On Saturday, CHG Circa revealed Kazuki Takamatsu’s much anticipated second solo with the gallery (previewed here), “Spiral of Emotions”. Takamatsu, who was in attendance from Japan, has captured the curiosity of his fans with his signature technique called Depth Mapping. Ask Takamatsu about his perplexing style and he might label it as “Shojo-Irasuto”, or a style of illustration inspired by Japanese girl’s comics. He is part of a new generation that celebrates its pop culture, which we see in his goddess-like school girls with a heavenly aura. Takamatsu once fronted his own punk rock band, Almond Crush, and follows current fashion trends, but he also has a spiritual side rooted in cultural tradition. His twelve new paintings explore this tug of war between the old and new.
Kazuki Takamatsu, with his work on opening night.
Takamatsu currently lives and works in Sendai which was devastated by the Tohoku earthquake and tsunami back in 2011. The event can still be felt in Takamatsu’s work which mixes sorrow with hope- a spiral of emotions. His figures rise anew from pools of water but in their arms is something distressing. American audiences might get a sense of power in his young subjects carrying machine guns, but the gun represents feelings of sadness for Japanese. As in his painting, “Something to Believe In”, it symbolizes war between people both politically and emotionally, and serves a reminder of Japan’s unfortunately high suicide rate. In another piece, “Impression of Death”, bad feelings and spirits ooze from a girl who seems to reach upwards, reborn. Takamatsu adds that his palette of monochromatic white and black was chosen as a metaphor for good and evil. Even his manner of combining a digital process with traditional painting (and hundreds of unseen sketches) emphasizes this juxtaposition. From such a technical and well-planned execution, we get a mystifying experience of Takamatsu’s own sensitivity.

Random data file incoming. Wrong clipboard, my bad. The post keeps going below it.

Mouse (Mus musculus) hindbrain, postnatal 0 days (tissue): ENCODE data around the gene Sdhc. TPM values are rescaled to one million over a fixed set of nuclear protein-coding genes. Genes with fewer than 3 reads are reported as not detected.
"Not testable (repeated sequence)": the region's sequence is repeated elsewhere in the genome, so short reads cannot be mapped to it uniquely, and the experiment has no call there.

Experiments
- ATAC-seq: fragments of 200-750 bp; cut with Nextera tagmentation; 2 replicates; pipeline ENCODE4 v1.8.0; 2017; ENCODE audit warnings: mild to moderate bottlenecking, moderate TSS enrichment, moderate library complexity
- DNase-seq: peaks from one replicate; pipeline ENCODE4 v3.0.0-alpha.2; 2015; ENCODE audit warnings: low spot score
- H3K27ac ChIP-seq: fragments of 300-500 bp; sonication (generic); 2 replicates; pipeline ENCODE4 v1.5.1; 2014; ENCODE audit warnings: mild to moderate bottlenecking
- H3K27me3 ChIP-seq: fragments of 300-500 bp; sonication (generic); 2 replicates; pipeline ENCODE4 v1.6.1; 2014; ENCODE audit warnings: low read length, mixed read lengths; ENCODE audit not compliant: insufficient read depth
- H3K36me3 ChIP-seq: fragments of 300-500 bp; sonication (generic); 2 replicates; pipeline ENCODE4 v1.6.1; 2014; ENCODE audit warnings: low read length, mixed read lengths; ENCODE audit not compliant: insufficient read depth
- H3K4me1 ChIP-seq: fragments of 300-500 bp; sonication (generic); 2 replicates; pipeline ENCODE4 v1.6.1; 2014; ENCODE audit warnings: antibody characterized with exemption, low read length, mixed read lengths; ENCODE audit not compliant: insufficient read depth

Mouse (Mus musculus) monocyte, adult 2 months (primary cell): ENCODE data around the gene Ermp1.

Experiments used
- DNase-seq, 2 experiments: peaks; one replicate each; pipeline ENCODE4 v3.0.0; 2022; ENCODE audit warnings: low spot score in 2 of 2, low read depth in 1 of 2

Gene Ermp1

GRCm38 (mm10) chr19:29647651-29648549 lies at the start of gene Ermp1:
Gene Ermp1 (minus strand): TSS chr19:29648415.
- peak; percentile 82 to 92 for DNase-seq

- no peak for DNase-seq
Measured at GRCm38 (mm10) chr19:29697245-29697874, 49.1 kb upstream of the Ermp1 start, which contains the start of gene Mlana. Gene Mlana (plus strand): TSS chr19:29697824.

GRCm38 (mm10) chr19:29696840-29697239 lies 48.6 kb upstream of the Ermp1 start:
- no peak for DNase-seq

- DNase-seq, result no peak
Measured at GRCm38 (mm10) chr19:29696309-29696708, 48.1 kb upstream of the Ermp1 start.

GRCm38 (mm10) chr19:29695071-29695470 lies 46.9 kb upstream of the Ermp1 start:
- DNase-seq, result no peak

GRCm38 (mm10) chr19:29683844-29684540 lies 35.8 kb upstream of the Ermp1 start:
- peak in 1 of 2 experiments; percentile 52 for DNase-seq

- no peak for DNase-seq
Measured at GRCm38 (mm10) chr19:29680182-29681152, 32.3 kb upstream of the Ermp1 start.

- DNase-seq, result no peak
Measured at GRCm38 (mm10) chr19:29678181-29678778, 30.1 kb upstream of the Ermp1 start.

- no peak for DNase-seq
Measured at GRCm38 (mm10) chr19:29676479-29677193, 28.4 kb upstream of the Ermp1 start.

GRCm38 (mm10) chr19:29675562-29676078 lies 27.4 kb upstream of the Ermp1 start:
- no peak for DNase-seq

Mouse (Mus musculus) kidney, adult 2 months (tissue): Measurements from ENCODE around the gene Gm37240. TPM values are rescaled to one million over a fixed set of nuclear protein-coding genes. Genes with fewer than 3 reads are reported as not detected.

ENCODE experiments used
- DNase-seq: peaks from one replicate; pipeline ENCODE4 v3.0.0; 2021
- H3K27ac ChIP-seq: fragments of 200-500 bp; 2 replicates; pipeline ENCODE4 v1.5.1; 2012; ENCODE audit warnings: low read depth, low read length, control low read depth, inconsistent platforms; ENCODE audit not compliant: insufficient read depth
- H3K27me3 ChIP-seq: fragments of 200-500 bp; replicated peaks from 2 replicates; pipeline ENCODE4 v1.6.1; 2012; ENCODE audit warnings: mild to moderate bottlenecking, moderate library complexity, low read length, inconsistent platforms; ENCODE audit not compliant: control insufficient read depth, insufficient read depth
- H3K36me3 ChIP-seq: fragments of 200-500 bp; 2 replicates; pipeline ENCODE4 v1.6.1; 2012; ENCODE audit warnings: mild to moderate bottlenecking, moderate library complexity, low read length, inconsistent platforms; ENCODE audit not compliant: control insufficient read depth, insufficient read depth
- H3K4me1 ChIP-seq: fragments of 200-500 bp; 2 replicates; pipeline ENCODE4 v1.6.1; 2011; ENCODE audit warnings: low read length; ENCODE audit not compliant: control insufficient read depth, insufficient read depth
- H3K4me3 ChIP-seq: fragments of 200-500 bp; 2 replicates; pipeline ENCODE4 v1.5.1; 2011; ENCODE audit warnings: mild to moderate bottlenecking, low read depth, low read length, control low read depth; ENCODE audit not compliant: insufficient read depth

“Spiral of Emotions” by Kazuki Takamatsu exhibits at CHG Circa from June 21 to July 12, 2014.